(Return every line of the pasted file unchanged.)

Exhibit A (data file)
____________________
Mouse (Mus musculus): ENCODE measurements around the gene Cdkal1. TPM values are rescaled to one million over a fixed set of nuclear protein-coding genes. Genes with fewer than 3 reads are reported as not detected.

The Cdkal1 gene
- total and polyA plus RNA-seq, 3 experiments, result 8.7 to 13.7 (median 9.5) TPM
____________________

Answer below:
Mouse (Mus musculus): ENCODE measurements around the gene Cdkal1. TPM values are rescaled to one million over a fixed set of nuclear protein-coding genes. Genes with fewer than 3 reads are reported as not detected.

The Cdkal1 gene
- total and polyA plus RNA-seq, 3 experiments, result 8.7 to 13.7 (median 9.5) TPM